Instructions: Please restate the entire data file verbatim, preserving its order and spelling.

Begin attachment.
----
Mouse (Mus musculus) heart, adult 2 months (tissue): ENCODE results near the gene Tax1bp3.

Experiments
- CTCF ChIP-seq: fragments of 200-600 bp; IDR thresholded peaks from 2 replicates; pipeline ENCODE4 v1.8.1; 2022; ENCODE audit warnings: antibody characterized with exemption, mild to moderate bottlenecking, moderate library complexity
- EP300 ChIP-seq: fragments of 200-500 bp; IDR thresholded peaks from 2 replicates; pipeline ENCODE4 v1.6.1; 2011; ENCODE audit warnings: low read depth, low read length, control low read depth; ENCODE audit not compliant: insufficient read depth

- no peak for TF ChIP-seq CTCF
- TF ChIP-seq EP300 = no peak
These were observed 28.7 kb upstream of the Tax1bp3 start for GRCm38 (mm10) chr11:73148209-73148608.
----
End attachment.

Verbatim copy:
Mouse (Mus musculus) heart, adult 2 months (tissue): ENCODE results near the gene Tax1bp3.

Experiments
- CTCF ChIP-seq: fragments of 200-600 bp; IDR thresholded peaks from 2 replicates; pipeline ENCODE4 v1.8.1; 2022; ENCODE audit warnings: antibody characterized with exemption, mild to moderate bottlenecking, moderate library complexity
- EP300 ChIP-seq: fragments of 200-500 bp; IDR thresholded peaks from 2 replicates; pipeline ENCODE4 v1.6.1; 2011; ENCODE audit warnings: low read depth, low read length, control low read depth; ENCODE audit not compliant: insufficient read depth

- no peak for TF ChIP-seq CTCF
- TF ChIP-seq EP300 = no peak
These were observed 28.7 kb upstream of the Tax1bp3 start for GRCm38 (mm10) chr11:73148209-73148608.